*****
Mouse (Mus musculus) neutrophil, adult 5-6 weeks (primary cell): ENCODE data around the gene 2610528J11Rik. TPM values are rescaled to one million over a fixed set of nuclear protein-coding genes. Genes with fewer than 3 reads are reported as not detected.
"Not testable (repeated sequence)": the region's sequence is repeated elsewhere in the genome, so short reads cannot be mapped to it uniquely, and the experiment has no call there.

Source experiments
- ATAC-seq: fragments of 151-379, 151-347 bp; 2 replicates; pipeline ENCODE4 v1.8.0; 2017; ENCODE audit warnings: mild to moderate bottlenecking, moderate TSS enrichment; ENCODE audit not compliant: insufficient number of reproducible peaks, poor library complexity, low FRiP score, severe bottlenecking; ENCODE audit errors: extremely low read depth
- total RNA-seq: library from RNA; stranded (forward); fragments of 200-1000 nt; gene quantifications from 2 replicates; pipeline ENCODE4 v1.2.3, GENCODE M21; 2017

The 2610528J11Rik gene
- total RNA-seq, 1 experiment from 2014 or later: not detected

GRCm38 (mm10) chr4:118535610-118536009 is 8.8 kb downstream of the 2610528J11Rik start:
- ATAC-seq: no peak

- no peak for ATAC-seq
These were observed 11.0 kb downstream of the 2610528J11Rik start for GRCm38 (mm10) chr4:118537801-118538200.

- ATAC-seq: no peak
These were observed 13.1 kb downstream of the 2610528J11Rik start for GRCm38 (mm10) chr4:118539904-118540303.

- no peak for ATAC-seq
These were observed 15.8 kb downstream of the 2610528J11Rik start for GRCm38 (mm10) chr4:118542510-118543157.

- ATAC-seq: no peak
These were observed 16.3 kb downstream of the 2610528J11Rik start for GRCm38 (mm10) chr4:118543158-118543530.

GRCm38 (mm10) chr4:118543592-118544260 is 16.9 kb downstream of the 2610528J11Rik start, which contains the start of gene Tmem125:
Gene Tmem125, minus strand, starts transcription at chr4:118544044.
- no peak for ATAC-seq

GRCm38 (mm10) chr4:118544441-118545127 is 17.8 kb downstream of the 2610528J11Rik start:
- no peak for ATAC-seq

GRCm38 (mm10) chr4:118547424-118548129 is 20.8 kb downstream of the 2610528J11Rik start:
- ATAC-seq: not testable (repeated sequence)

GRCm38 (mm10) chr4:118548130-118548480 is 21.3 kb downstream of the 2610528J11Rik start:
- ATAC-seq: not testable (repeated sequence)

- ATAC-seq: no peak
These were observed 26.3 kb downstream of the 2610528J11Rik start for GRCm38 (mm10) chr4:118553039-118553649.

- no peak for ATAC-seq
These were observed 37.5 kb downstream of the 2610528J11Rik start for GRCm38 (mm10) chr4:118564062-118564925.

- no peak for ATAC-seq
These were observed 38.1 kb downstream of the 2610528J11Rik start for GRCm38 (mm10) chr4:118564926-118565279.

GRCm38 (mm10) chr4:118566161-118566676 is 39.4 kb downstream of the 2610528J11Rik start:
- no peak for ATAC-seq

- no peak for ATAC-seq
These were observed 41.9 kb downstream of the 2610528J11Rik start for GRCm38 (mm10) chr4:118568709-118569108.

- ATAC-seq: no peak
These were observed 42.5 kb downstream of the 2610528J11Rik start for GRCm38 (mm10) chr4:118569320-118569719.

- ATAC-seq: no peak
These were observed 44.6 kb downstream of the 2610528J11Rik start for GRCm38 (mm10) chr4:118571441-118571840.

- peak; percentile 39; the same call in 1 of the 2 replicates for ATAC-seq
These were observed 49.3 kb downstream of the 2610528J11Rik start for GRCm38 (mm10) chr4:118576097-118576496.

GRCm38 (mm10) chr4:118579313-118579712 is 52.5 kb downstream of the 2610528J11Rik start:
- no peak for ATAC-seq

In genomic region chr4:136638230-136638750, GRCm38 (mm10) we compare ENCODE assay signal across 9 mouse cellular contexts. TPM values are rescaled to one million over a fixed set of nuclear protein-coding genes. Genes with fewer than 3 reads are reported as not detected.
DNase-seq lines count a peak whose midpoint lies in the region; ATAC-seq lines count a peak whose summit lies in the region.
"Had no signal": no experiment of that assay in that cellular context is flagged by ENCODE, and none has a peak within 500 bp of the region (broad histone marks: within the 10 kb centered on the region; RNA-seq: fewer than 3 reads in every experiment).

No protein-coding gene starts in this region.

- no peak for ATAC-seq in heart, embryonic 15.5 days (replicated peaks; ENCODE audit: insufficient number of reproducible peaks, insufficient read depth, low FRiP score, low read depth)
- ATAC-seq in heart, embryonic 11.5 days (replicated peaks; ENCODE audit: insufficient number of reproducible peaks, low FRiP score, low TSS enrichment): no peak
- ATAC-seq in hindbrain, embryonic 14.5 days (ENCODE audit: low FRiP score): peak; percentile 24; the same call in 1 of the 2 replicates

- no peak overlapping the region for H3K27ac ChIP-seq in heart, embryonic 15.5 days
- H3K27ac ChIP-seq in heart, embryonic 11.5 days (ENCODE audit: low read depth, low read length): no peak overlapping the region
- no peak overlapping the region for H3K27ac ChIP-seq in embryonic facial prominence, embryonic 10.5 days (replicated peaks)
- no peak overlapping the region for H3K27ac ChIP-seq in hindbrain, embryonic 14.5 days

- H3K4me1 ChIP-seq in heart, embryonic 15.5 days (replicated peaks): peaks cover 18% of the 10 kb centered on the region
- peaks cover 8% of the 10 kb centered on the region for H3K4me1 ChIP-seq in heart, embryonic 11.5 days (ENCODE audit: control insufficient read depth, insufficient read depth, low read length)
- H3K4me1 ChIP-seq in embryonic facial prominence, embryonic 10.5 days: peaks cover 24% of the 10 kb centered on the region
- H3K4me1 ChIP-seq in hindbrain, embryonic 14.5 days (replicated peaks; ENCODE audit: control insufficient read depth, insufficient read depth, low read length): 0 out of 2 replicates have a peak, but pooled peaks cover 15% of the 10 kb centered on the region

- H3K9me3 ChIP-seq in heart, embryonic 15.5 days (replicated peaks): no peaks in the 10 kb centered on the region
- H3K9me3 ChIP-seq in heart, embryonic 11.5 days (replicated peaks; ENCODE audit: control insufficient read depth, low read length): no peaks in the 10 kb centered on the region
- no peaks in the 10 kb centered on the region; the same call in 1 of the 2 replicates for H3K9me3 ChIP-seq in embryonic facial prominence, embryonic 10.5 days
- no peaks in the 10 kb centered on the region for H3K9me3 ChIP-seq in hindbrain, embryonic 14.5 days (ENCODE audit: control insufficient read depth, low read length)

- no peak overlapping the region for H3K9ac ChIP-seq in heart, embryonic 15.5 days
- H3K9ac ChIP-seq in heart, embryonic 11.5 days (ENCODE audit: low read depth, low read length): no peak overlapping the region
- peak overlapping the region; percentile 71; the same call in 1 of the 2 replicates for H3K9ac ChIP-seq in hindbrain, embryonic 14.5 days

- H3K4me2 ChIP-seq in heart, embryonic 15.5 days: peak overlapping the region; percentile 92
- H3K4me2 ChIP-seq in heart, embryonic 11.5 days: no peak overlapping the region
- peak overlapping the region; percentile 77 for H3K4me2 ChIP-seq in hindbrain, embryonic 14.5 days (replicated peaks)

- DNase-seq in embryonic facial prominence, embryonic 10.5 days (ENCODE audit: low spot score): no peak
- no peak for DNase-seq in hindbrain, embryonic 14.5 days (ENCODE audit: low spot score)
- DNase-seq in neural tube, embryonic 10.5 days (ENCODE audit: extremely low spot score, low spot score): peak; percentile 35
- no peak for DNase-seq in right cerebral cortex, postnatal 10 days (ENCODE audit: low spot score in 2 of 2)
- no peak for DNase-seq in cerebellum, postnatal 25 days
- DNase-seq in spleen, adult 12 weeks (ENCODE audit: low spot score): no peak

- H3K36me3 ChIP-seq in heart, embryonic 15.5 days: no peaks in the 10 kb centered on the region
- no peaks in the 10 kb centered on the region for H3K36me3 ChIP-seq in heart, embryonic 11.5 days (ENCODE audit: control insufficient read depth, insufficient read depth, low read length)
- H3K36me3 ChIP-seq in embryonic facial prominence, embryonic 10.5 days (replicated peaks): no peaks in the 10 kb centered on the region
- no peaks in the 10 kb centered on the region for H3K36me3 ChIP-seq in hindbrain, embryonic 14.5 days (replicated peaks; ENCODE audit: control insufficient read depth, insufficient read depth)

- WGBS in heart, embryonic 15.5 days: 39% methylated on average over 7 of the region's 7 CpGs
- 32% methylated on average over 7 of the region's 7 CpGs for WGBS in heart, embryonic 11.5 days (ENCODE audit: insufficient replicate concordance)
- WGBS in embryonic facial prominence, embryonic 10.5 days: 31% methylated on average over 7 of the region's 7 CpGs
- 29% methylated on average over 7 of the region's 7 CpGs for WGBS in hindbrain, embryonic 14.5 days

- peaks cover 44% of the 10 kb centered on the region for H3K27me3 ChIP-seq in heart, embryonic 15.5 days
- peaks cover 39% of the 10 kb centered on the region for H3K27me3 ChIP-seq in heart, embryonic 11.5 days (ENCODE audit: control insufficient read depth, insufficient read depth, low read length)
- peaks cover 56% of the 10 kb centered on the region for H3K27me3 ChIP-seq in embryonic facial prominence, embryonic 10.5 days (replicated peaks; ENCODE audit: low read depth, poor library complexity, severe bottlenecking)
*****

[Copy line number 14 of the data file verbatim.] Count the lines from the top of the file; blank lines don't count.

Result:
- no peak for ATAC-seq